The Convenience of Michael Flynn and William McRaven

Alex Christy
4 min readMay 12, 2020


Even before his legal ordeal, former national security advisor and retired Lieutenant General Michael Flynn was a man who was controversial.

After the DOJ announced it was dropping the case against him, former President Obama said, “That’s the kind of stuff where you begin to get worried that basic — not just institutional norms — but our basic understanding of rule of law is at risk.” What Obama did not say is that he is not exactly an impartial observer. He and Flynn are not exactly best friends.

Flynn was sacked by Obama from his job atop the Defense Intelligence Agency. Administration officials claim it was due to insubordination, Flynn claims Obama was too soft and politically correct about terrorism, specifically it’s relationship with Islam as it pertains to threats to U.S. citizens and interests.

He then rode grudge to a spot on the Trump campaign. It was a perfect political match: the politically incorrect general campaigning for the politically incorrect candidate to drain a politically correct swamp.

At the 2016 Republican National Convention, Flynn told the crowd, “You guys are good. Damn right; exactly right. There’s nothing wrong with that.”

“That” would be the chants of “lock her up.”

He continued, “[Trump] recognizes — he recognizes the threats we face and is not afraid to call them what they are. Donald Trump’s leadership, decision-making and problem-solving abilities will restore America’s role as the undeniable and unquestioned world leader.”

Trump was attracted to Flynn because he was a retired general who was echoing what he was saying. If the former head of DIA was saying it, then the criticism against him that he was just a wreckless clown be unfounded.

If you attacked Trump, you were attacking Flynn since he was saying the same thing, and how dare you attack a retired three-star for telling it like it is.

But, politicians and commentators hiding behind the uniform of retired high ranking military officials is not unique to Trump and Trump supporters.

Consider retired Admiral William McRaven, who wrote in the Washington Post, “When good men and women can’t speak the truth, when facts are inconvenient, when integrity and character no longer matter, when presidential ego and self-preservation are more important than national security — then there is nothing left to stop the triumph of evil.”

Replace Obama with Trump, Flynn with Joseph Maguire, the DIA with the ONI, and it is pretty much the same idea. A retired officer, in this case a four-star, going after certain politicians and partisans and people using McRaven and his service as a blunt instrument.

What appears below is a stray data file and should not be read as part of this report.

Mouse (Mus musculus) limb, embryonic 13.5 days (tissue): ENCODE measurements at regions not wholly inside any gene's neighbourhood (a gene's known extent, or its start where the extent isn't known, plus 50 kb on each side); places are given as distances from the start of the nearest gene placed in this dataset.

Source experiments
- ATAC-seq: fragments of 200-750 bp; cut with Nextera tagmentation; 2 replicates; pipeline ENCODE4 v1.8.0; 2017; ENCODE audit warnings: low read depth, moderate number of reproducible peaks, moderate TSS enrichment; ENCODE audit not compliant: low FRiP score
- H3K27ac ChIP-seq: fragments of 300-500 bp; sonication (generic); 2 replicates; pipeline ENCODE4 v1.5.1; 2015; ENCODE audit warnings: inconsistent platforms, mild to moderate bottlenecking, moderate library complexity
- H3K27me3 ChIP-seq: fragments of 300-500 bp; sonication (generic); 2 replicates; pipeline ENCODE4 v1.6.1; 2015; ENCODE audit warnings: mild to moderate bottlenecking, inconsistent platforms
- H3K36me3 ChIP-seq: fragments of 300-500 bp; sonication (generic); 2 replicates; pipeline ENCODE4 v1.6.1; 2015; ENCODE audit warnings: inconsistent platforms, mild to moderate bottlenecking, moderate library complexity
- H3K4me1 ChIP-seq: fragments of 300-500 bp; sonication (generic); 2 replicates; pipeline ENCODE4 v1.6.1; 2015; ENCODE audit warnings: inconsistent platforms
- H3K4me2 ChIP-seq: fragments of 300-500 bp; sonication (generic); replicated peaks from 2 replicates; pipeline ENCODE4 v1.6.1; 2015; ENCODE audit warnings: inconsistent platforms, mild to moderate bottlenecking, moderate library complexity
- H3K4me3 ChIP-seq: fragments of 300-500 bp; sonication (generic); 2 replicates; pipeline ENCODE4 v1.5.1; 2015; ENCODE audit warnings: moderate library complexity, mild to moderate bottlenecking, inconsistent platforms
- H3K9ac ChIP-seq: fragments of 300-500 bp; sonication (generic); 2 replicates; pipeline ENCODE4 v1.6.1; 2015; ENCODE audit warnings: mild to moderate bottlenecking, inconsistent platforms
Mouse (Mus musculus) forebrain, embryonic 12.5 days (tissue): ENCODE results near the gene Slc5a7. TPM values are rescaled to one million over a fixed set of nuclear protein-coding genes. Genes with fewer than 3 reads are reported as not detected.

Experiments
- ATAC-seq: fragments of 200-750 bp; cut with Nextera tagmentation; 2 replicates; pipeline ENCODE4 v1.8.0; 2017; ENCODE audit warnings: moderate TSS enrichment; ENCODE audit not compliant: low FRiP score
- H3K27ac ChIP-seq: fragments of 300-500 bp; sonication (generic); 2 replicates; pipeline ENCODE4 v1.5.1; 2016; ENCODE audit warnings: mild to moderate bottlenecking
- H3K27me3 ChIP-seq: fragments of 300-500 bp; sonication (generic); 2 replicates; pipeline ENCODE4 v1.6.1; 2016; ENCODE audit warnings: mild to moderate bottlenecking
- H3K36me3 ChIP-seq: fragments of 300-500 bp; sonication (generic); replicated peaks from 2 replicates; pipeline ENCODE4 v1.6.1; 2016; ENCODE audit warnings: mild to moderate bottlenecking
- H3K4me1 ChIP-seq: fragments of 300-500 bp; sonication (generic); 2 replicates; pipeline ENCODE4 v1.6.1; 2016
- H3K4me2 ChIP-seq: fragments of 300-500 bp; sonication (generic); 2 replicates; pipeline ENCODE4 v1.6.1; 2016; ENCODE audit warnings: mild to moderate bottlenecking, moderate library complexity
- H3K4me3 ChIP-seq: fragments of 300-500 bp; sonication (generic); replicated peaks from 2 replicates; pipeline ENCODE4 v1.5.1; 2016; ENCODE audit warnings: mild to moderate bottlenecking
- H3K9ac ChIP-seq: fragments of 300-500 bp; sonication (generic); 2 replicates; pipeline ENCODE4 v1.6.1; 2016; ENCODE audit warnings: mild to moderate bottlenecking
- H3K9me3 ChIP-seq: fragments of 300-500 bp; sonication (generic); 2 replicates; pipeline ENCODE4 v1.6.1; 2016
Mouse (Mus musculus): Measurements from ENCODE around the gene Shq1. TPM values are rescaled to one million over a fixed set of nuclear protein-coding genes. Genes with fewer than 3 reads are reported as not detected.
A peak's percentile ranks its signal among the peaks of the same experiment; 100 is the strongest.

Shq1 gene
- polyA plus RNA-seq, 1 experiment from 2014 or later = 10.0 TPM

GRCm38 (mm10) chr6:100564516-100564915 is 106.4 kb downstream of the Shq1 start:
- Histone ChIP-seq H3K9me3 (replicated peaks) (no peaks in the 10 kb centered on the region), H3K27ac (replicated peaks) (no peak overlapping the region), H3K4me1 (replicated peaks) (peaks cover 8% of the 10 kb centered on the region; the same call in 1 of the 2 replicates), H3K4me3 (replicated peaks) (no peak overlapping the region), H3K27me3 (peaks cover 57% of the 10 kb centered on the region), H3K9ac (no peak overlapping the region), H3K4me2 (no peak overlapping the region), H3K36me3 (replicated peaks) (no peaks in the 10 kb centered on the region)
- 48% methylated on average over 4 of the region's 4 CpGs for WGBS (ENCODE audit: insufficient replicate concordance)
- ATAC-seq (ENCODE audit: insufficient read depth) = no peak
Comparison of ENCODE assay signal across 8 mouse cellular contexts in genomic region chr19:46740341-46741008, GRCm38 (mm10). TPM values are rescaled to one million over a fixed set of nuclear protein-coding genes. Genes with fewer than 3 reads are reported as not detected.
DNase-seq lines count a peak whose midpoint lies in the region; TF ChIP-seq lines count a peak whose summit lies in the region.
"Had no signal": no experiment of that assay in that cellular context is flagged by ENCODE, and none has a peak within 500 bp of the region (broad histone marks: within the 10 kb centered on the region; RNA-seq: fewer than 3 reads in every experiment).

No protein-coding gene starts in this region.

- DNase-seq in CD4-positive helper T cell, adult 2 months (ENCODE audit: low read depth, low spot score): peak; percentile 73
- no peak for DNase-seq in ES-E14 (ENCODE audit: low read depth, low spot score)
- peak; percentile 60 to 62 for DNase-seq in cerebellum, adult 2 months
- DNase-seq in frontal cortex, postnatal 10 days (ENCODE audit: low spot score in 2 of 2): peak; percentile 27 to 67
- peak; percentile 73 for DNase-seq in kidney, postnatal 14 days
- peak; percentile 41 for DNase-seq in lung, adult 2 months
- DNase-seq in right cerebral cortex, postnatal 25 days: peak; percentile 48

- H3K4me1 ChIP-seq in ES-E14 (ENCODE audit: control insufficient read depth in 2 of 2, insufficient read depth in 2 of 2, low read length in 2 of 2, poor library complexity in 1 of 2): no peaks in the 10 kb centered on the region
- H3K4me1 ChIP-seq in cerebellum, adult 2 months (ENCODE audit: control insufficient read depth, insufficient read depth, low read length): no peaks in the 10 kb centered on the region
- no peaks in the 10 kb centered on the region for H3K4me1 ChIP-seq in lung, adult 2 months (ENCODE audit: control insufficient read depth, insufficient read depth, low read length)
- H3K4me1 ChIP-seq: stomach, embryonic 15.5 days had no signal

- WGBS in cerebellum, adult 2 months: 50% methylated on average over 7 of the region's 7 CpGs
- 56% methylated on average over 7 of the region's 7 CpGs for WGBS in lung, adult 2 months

If you criticize Trump’s more passionate critics as deranged, you’re attacking McRaven since he’s saying the same thing, and how dare you call a former SEAL and retired admiral deranged for telling it like it is.

William McRaven is to Anti-Trump World what Michael Flynn is to Pro-Trump World. A useful person to shield their more hyper-partisan beliefs. Flynn appeared to MAGA to bring respectability to “lock her up” chants and McRaven appeared to The Resistance to bring respectability to the idea that not only are they right, but others are engaged in or tolerating “evil.”

None of this is to say that retired generals and admirals should not be engaged in politics, either as candidates or advisors, or bring their expertise and thoughts to popular media. Quite the contrary, laypeople, which includes politicians, need to be informed on issues relating to the military and national security in the same way they need to be informed about health care, the economy, or education.

It does not even mean they can not criticize politicians, but they need to do it in a way that is more than red meat for partisans.

Former NATO Supreme Allied Commander and retired Admiral James Stavridis was briefly mentioned as a potential running mate for Hillary Clinton in 2016, which would have instantly turned him into a partisan figure and one should keep that in mind when hearing his thoughts about Trump and the wider world. But what separates the Stavridis from the Flynns and McRavens of the world is that Stavridis comes across as much more of a thinking man, which explains how he can go from the set of MSNBC one day a guest on The Hugh Hewitt Show the next.

The military exists to protect the nation’s by deterring aggression and if deterrence fails, by fighting the nation’s wars. If the civilians are hampering the military’s job to do that, then principled resignations and politicking from retired generals and admirals may very well be necessary. Anything short of that, risks politicizing that which must not be politicized.



Alex Christy

Writing about politics and other interesting things. Contributing Writer to NewsBusters. Member of YAF’s National Journalism Center’s Spring 2019 class.